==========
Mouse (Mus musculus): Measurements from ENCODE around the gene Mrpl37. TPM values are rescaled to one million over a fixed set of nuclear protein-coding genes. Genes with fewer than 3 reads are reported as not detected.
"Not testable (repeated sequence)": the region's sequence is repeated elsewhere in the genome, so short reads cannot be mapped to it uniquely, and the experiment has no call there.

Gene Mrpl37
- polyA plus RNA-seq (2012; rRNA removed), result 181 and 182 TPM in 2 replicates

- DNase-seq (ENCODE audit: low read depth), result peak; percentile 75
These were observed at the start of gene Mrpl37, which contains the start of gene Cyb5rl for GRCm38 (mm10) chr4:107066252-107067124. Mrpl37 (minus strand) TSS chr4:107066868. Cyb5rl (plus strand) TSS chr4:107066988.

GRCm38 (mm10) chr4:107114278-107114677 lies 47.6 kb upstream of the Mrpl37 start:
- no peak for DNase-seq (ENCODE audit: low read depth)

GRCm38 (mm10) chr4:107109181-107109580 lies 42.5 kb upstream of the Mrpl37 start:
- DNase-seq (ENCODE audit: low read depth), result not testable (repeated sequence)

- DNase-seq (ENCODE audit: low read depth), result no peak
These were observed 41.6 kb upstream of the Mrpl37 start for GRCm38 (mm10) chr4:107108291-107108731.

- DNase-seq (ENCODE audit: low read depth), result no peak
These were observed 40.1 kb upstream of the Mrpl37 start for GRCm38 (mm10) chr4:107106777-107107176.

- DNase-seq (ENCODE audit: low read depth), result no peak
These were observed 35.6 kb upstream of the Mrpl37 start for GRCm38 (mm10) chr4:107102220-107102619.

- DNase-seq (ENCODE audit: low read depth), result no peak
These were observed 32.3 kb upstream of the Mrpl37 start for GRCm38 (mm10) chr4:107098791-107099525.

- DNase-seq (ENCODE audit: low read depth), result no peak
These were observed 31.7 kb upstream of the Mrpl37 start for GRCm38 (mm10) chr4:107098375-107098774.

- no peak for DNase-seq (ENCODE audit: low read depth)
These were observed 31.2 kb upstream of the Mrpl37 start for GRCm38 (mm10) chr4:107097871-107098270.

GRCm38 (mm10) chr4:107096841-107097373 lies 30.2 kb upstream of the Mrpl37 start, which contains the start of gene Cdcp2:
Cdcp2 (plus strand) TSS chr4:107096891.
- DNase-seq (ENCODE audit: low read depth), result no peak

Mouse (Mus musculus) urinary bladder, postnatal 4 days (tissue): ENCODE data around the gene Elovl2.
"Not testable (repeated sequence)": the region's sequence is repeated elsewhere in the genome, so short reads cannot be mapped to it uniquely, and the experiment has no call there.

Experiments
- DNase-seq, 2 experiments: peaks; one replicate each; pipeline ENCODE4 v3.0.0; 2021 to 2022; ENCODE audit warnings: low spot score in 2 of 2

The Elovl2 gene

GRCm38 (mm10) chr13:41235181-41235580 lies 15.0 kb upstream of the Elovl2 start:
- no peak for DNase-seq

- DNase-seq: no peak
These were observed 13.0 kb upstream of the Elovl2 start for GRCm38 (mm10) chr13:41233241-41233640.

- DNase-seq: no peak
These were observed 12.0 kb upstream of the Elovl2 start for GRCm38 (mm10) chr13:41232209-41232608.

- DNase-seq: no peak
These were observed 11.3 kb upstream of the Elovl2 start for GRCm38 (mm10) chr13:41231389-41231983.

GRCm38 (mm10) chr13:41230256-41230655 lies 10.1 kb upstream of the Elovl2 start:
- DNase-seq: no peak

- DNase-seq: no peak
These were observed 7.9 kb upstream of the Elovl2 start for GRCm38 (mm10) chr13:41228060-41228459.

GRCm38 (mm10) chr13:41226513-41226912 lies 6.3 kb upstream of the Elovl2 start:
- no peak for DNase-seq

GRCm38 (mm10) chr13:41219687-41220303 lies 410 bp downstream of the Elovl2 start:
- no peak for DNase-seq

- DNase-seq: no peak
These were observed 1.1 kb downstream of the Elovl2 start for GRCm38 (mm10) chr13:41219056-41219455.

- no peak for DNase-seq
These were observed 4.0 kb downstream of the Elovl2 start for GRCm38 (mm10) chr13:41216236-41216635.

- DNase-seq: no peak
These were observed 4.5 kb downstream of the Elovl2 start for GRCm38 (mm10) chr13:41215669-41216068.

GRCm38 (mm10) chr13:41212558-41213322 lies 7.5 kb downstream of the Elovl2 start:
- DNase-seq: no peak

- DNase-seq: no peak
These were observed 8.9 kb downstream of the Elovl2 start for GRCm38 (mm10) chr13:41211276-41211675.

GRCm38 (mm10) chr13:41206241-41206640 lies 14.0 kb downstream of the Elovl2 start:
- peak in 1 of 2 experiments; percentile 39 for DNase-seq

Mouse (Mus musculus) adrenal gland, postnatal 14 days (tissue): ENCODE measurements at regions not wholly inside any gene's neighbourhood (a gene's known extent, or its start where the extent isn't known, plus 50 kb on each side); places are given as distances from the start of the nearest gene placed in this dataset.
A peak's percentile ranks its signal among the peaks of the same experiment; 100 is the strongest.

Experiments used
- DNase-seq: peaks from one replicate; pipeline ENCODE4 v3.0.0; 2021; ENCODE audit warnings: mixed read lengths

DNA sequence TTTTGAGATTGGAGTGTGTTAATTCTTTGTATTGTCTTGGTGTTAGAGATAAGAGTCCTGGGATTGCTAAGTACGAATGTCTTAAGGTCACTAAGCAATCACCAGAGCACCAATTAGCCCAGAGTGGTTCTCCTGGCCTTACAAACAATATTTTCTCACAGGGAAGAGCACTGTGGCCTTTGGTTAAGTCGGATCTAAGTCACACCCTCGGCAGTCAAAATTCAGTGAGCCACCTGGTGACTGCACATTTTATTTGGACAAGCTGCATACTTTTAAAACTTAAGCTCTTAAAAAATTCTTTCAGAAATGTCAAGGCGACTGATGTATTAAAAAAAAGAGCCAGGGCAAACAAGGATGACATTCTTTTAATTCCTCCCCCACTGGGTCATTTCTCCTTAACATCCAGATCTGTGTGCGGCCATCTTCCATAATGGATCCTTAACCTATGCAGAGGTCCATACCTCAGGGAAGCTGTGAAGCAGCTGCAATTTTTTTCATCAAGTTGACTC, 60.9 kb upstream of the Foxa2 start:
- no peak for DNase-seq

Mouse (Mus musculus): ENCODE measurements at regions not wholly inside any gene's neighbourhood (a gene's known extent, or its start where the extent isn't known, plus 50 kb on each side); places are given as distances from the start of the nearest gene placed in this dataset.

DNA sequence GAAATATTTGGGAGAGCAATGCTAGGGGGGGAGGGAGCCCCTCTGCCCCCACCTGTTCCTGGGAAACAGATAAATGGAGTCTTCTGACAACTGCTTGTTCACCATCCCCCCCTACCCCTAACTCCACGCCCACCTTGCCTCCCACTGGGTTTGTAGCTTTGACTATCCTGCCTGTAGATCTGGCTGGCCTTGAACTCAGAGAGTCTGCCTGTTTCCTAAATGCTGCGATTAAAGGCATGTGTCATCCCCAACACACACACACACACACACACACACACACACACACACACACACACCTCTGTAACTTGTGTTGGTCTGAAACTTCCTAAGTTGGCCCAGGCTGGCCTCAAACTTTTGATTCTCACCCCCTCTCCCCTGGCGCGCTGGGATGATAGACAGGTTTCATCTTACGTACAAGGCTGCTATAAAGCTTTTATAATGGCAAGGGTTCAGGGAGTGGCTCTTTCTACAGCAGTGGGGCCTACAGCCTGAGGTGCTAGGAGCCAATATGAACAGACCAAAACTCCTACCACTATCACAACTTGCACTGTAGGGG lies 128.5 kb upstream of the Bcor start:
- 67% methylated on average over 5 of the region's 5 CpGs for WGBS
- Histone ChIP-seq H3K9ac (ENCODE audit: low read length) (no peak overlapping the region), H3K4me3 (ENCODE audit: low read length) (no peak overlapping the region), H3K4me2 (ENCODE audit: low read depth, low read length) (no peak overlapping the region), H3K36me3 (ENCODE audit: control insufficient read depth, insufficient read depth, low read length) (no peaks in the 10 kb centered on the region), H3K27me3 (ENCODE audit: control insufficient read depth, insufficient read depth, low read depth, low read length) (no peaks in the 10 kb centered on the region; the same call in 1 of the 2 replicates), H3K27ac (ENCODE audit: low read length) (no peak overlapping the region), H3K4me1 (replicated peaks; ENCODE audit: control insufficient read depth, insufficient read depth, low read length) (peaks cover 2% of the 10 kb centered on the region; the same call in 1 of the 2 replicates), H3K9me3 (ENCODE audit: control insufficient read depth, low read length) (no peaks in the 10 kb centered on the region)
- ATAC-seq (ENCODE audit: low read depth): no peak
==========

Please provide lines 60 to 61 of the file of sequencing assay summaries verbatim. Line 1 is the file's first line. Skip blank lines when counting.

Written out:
A peak's percentile ranks its signal among the peaks of the same experiment; 100 is the strongest.

Experiments used